First of all, the characters seemed a bit wooden and under-developed, and weren't always that believable. The author also seems to spend a lot of time telling us how one of the lead characters, Will, is feeling, rather than showing us through his actions; he seems to spend a lot of time in introspection, fuming over real or imagined wrongs done to him by others, and it sometimes came across as whining. The dialogue of the characters was also unconvincing in many instances - some of it seemed far too modern for medieval times, which was surprising, as a lot of research obviously went into the book. I just can't believe that some of the dialogue would have been heard in the thirteenth century. As another reviewer mentioned, it was also hard to believe that a medieval knight - a highly trained, professional warrior - could be so easily overcome by a thief from the streets.

In terms of plot, nothing much actually seemed to happen and the book was, in my opinion, over-long. One of the main threads throughout the book - the search for the Book of the Grail - was resolved in a huge anti-climax, and made me wonder what the point of it was. The blurb on the back cover promised a 'collision' between the two main characters, which never actually happened. The whole book felt as though it was just setting the scene for the next two books in the trilogy - I wonder whether the author should have just started with book two, as that seems to be where the action will come from. In addition, I couldn't see the point of the sub-plot involving Will and Elwen - again, it didn't go anywhere and didn't do much to deepen the plot. Maybe I'm missing something, or maybe more will be revealed in the second book.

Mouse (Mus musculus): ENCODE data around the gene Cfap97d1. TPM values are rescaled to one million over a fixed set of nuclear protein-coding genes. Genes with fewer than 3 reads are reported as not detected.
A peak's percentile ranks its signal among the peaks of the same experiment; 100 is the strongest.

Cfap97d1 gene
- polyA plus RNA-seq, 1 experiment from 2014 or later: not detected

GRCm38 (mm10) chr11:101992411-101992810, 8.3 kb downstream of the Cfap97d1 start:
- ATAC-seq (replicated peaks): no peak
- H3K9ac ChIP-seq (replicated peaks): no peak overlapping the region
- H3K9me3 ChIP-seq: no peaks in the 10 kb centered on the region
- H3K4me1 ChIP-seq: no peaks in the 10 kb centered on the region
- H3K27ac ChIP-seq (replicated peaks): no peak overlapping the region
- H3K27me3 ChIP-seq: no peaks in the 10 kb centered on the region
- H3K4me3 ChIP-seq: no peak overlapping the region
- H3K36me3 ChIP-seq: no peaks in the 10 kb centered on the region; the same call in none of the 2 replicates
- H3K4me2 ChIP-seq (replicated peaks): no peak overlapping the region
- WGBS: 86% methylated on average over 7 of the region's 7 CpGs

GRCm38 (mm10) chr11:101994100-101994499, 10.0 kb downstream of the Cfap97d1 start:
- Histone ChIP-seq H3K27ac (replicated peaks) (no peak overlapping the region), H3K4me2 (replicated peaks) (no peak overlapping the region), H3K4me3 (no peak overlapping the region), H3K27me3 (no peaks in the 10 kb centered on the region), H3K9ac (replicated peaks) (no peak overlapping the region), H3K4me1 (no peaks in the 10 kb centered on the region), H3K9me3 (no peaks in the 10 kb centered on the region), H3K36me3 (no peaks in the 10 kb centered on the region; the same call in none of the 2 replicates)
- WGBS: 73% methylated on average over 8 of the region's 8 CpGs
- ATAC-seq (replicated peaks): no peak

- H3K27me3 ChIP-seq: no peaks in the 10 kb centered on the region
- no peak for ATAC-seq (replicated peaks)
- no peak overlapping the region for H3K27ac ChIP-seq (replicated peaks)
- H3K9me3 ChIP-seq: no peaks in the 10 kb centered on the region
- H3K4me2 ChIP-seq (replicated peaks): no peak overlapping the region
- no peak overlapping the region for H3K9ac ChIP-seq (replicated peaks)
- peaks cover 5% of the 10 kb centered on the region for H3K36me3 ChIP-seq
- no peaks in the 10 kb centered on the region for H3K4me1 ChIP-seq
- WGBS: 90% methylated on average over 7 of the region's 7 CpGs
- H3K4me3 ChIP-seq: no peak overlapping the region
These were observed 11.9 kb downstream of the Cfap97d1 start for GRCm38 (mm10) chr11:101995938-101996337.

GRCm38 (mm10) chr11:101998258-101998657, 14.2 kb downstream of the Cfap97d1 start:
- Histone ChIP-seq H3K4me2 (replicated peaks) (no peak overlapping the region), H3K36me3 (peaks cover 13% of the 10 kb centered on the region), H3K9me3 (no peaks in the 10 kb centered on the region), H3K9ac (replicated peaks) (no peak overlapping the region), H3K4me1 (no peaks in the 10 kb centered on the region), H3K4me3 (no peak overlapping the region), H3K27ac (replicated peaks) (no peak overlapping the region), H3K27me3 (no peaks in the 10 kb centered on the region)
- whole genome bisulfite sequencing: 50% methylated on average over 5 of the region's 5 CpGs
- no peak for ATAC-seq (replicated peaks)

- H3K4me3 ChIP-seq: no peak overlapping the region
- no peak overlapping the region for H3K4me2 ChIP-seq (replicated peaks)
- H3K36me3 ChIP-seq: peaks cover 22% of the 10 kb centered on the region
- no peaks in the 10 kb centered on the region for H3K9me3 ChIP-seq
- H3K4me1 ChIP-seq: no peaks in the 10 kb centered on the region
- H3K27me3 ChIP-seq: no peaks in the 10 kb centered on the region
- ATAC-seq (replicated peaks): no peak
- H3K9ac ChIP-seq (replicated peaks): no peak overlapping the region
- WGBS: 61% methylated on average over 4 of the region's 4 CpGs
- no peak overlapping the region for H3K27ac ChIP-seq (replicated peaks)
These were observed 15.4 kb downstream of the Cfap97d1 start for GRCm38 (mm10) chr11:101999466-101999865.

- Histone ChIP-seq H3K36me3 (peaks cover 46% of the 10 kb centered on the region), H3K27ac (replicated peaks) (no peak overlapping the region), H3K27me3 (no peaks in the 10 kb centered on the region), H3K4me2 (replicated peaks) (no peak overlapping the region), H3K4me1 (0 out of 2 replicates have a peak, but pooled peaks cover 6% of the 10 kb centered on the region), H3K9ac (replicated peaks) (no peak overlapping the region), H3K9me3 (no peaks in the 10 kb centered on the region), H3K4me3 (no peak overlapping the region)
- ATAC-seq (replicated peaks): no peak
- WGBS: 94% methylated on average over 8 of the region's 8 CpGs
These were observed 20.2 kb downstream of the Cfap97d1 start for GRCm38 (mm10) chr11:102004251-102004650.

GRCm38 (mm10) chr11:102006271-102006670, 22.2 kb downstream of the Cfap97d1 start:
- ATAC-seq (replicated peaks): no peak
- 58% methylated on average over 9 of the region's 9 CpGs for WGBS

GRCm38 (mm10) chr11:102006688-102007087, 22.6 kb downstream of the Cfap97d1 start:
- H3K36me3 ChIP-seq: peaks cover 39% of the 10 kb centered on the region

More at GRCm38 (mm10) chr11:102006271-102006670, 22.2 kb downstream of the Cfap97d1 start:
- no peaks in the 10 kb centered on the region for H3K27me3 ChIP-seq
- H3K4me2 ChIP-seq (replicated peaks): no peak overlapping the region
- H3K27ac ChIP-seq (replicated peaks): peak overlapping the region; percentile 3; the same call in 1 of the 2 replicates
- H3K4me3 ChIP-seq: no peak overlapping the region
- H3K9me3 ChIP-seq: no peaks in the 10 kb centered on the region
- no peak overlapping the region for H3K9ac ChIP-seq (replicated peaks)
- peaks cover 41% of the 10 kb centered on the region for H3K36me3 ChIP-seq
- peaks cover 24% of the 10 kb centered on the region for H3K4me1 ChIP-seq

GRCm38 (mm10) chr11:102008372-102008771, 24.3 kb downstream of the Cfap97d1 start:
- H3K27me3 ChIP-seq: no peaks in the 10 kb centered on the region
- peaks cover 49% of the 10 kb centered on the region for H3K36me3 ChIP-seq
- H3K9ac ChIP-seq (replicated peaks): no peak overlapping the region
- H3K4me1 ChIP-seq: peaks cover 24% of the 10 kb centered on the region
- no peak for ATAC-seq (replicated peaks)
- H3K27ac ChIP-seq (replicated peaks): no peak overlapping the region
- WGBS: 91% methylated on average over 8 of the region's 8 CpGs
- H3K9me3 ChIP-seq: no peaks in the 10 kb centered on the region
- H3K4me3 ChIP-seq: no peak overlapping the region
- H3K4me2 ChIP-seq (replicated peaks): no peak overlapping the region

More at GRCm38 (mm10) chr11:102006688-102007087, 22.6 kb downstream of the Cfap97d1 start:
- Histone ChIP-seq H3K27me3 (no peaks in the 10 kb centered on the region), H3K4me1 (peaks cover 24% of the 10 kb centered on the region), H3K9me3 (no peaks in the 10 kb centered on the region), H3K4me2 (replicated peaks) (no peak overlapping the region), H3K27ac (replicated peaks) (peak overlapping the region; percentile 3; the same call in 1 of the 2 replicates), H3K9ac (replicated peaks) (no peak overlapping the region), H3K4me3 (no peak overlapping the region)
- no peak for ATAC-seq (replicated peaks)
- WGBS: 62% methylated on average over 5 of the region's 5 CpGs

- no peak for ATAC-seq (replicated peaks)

Having said that, it wasn't an awful book, and there was something about it that kept me reading to the end. As a first-time author, Young shows a lot of promise and has the potential to be a great writer - I'm just not sure she's a great storyteller. It wouldn't put me off reading the next book in the trilogy but, if that one fails to improve on the first, I probably wouldn't persevere with the third.
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46 of 51 people found the following review helpful
This is not a bad read and there is some interesting stuff about the Templars and the Hospitallers and their rivalries. I found the Mamluks / Saracens were quite sympatheitic. What let the book down for me was the cardboard cutout characterisation of the principals and the rather childish way they acted. Will Campbell, the main character, is first introduced to us as a boy and he never seems to grow up although he is moving in a grown-up and very dangerous world. His girlfriend Elwen is about the same. In their mid-twenties, almost middle-aged in the 13th century, they are mooning about like a pair of teenagers and yet we are expected to believe that affairs of state are entrusted to this pair. Prince Edward of England, one of the most powerful men in the world at that time, relies solely on one evil criminal to carry out his will. Oh come on. And his father Henry is portrayed as a virtual dolt when in fact he was a very astute and cunning monarch.

No this author can write flowingly but characterisation is not her strong point and neither is action. I found the battle scenes very sketchy. Overall very disappointed.
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3 of 3 people found the following review helpful
on 19 July 2010
i was looking for a good novel set around the crusades to give me a better idea of the people and the time and this book has truly surpassed my expectations.